HTC One M8s
First ImpressionsView All
About the Phone
What captured hearts: BoomSound speakers
The turn-off: the extremely subpar battery life. And the fact that you would be searching around in vain for a battery replacement nowadays.
You might have been wowed by HTC’s One M8 phone, even though it was a bit on the costly end for you. So you talked yourself out of buying it. After some time, you hear about the One M8s – the follow-up to One M8 after the arrival of One M9. This one seems to be within your budget. And even better, they say, it retains the lineage of One M8 to a large extent – a fact that promises to sate your thirst for a new phone.
But before you venture to step out and make the purchase (or just order it online), take the time to go through the review below.
HTC One M8s, 2GB RAM with 16GB inbuilt memory, costs Rs. 12,000. The phone measures 5.76 x 2.78 x 0.38 and weighs 160 gm. Its internal memory can be upgraded to 256 GB via a microSD card. It has a 5 inch Super LCD3 capacitive touchscreen with 16M colors and Gorilla Glass top coating, which comes with a resolution of 1080 x 1920 pixels. It has a 5MP front camera and a 13MP rear camera. It has a 2,840 mAh Li-ion battery, and runs Android 5.0 (Lollipop) using a Qualcomm MSM8939 Snapdragon 615. For graphics, it has a Adreno 405 GPU.
The design is lovely, and is quite similar to HTC’s One M8. But in this phone it is a bit thicker. The back is made of aluminum and the edges are curved, giving the phone a premium feel in the hands. It is also a bit more weighty than most people would prefer their smartphones to be. There are two trays for 2 cards – a microSD card and a SIM card.
You might be used to the power button at the side, but HTC One M8s has it on the front. This would lead to a kind of disorientation in new users. You can also tap twice on the screen to wake the phone up, but again, this will take some getting used to.
The screen is decent but is nothing remarkable. There is a lot of over-saturation. Greens, especially, stand out so that they pierce the eye with an unwelcome intensity. And no, you can’t change it either. You’ll have to live with it, unfortunately.
The resolution, again, is good but nothing that would wow you. There is a bit of that’s-hardly-noticeable granularity on the screen and even for an LCD, the black levels stay good after amping up the brightness.
The HTC One M8s uses an SLCD2 panel even though SLCD3s are available, and it uses Gorilla Glass 2 when version four is already common in the market. It cannot be passed off as antique, though, and users who are used to the newer screens will feel the difference.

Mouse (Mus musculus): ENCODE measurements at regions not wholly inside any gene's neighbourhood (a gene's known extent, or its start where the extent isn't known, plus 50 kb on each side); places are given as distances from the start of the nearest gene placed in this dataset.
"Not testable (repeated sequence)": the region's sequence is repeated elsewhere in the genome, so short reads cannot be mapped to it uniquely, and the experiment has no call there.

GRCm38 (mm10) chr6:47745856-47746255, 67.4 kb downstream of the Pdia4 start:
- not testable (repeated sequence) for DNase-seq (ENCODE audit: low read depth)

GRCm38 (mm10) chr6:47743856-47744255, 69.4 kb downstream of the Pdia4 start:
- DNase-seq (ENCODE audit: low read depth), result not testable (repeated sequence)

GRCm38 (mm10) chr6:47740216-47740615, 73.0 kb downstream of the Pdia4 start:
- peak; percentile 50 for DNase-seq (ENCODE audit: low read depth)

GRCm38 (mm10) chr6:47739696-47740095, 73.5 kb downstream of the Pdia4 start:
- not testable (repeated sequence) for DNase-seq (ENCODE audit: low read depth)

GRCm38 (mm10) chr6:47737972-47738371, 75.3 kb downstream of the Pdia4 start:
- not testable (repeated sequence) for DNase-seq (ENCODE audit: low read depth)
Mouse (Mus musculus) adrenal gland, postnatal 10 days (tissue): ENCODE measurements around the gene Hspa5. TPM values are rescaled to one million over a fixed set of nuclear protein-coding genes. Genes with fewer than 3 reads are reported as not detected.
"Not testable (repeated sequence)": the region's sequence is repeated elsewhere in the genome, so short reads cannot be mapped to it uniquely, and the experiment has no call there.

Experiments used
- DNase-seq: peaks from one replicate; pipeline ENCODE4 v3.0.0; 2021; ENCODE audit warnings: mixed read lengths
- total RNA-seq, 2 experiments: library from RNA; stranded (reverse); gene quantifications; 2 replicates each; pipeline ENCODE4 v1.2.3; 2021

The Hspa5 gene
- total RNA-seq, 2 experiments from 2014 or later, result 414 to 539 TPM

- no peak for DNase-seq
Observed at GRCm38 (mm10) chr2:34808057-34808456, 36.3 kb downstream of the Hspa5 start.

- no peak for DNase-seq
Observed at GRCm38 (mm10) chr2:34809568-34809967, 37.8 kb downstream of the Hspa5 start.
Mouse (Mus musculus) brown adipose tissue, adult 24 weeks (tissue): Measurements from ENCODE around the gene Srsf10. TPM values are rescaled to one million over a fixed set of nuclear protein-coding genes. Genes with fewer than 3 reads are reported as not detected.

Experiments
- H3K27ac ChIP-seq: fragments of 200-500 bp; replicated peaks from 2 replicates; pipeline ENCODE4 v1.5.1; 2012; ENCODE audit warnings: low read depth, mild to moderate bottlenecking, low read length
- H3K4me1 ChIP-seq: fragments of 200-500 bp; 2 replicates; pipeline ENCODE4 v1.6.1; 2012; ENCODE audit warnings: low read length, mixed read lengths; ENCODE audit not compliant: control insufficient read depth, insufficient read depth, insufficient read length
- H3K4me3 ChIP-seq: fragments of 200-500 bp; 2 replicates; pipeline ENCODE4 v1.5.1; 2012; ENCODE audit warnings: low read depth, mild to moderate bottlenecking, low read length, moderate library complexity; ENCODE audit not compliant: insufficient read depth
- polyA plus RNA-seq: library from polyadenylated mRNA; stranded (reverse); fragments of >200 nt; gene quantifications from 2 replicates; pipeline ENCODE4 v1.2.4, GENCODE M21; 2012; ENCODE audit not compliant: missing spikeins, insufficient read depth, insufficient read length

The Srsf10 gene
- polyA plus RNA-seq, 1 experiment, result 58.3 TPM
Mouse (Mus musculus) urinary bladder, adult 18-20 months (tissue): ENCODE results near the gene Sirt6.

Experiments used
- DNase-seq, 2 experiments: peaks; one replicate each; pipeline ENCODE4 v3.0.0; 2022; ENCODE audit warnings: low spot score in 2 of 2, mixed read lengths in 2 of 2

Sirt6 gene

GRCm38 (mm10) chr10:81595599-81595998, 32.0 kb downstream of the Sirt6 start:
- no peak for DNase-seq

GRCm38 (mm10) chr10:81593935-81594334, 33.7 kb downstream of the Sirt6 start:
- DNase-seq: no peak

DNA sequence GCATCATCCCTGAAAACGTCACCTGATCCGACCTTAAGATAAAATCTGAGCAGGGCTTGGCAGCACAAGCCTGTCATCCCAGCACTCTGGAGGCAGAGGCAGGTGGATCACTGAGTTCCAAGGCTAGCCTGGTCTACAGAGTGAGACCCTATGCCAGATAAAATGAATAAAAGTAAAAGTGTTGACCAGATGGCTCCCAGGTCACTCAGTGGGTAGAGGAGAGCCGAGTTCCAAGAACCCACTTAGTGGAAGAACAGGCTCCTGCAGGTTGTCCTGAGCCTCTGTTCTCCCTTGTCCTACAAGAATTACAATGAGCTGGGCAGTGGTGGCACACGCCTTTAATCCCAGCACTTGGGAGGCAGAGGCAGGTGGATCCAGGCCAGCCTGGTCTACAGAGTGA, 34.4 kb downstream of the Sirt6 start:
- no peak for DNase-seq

Overall, the screen stays sharp despite the intensity of colors.
One M8’s UI is different than stock Android. The home screen is the same as you get with Android, however, the apps menu scrolls vertically and not horizontally which can give a cluttered experience – and it is not visually pleasing either.
The BlinkFeed feature is as good as ever and is a great way to keep up with news from whichever domain you like. You can remove and customize it at whim, that too quite easily.
The graphics card is good. But again, like most of One M8s’ features it’s just that. Good and nothing special to talk about.
With a 13MP and 5MP rear and front camera respectively, the M8s’ sensors are fine. Nothing to brag about really.
There are issues with exposure and the shots tend to look soft. The front camera performs no better than other low-pixel cameras.
You would think that a camera has problems only when used in low light but use the One M8 in sunshiny, well-lit corners and you wouldn’t be totally impressed. The end result is good but fails to satisfy because of the tiny specks in the photographs that give a slightly grainy appearance.
The battery, when viewed in terms of numbers, is great. However, when the phone is actually used, the battery turns out to be a quick loser. No matter how well you might have charged it, expect the power levels to drop around dinnertime.
The battery saver mode isn’t very helpful as it brings up its own host of issues by putting a cap on the mobile internet, CPU speed, and the display intensity. The extreme power saver mode actually changes the UI but allows you to access the basic features.
There is also the issue of heating. A phone, when kept on the desk without being used, would be expected to be normal. But for mysterious reasons, the One M8s has that warm touch to it that makes you wonder what could possibly be taxing the phone so much.
You can pass on this one, really. There are lots more in the market that would be much better off in the long run without giving you troubles of various kind. There is little change from One M8 which isn’t a very motivating factor when deciding to buy a phone. If the little fluffs are tweaked out, it would make a great buy. The battery issue at least needs to be urgently sorted.
In the meantime, skip ahead. We are ready to look at the next phone.